learn a grandmother craft with me: calligraphy

Truth be told I don’t really know if either of my grandmothers did calligraphy.

Both of my grandmothers had neat and distinctive penmanship- something I always admired and aspired to.  A skill that is becoming less and less easily found.

Calligraphy feels like something my Grammy (Virginia) would have loved.  My Aunt Susan (Grammy’s daughter) is a talented letterer and occasionally does lettering work for hire.  Grammy loved to dabble in all sorts of mediums and try her hand at anything that would create beauty.  Her home was filled with countless treasures created by her hand.

Calligraphy is an old school art form.  Even if I’m not sure if mine participated in the art, there have been plenty of grandmothers over the years who have.  Maybe someday I’ll master the art of traditional calligraphy. But, for now, I’m drawn to the more modern “flourish” style lettering.

not perfect. not perfect at all.

It’s a perfect example of the grandmother craft I talk about on this blog, a tried and tested art that is enjoying a modern renaissance.

My sister, Clare, gave me a dip pen set for my birthday this year. It was a thoughtful and unexpected gift.  For the past few weeks we’ve both been working on our lettering.  It’s an incredibly zen process.  The scraping of the pen against the paper, watching the ink filter down the nib, and the way the fresh ink practically sparkles on the paper before it dries. Seriously, it’s like yoga. IMG_1084 I found that there were so few tutorials around the internet for modern calligraphy and I want to give a miniature rundown of the basics. It’s really a fun distraction.  It’s an art form that isn’t expensive to dabble in and the supplies don’t take up a lot of real estate in your craft drawer.  It’s the perfect craft to dip your toe into.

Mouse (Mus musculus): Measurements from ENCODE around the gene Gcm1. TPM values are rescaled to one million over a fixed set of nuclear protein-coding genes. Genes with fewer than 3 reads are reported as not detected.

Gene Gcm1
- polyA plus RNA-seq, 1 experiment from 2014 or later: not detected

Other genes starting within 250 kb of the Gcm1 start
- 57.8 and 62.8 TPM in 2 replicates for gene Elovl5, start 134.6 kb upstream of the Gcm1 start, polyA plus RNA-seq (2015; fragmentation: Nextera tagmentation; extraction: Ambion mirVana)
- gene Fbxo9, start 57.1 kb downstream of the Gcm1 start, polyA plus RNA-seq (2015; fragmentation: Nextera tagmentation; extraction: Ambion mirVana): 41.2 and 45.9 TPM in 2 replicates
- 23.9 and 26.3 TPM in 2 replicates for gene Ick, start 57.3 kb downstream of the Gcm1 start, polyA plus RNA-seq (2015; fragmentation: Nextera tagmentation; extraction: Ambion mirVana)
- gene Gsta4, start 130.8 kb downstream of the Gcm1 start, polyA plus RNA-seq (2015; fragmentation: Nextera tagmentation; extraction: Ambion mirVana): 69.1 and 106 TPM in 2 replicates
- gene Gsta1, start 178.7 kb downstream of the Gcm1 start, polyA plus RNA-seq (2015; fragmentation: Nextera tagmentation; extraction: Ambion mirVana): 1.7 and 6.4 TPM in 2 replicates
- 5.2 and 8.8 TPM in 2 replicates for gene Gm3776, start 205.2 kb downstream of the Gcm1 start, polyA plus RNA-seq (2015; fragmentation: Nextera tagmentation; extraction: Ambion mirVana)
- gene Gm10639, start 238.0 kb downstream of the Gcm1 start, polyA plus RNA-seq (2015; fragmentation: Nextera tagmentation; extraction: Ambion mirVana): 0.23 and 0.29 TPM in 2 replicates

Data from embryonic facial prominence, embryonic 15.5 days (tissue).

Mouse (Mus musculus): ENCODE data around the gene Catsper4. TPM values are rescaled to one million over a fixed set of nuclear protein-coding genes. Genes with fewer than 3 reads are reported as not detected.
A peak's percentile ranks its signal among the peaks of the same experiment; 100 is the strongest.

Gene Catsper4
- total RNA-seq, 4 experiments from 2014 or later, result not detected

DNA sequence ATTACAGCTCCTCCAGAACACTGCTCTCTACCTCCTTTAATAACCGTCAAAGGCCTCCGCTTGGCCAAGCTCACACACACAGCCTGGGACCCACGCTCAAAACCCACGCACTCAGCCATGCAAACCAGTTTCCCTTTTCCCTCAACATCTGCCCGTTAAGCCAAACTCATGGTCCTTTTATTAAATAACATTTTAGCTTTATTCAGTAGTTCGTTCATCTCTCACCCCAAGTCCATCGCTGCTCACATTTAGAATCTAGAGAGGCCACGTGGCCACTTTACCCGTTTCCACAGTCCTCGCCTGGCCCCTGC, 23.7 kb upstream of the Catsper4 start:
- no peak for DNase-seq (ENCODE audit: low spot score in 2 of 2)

Here are the essentials you’ll need to get started.

  • dip pen and nib set
  • India ink
  • lots of paper (I like using cardstock for practice and cheap computer paper for tracing work)
  • a small cup of water
  • wet and dry paper towels for cleaning up splatters and dirty pens

IMG_1119When you have a quiet minute, set up your calligraphy station. Have all your supplies on hand and start practicing.  Your favorite pandora station and a cup of a warm drink are essential. For the style of dip pens I have, you load a few drops of ink onto the back of the nib into the reservoir. (Ensure that the back portion of the nib is in contact with the nib tip.  It took me a long time to figure that out.) Hold the flat edge of the nib tip parallel to the paper and get to writing! The video tutorial, linked at bottom, from “Made By Marzipan” gives a great visual and more in-depth explanation.  She recommends doing some line work to figure out the vertical and horizontal lines and when to make thin and thick strokes.
IMG_1130The next step is to practice. And practice again. Then, when you have a second, practice!  I’ve only been at it for a few weeks. But I’m starting to get the muscle memory necessary to get it right. Get prepared for lots of puddled ink blobs, splatters, and scraping when you haven’t gotten the hang of the how much ink to use.  Once you get hit your groove you’ll understand the zen I was talking about.

It’s a neat little hobby that I’m only in the beginning stages of learning. I can’t wait to share more with you as I perfect my own lettering skill.


You can find the video tutorial by Made By Marzipan HERE.

You can find the tracing sheet pictured above HERE.


One thought on “learn a grandmother craft with me: calligraphy

  1. No way! I have a bunch of calligraphy goods in my Amazon cart right now! I have been wanting to do this forever and so love that you are now! Hope to see you Sunday :)!

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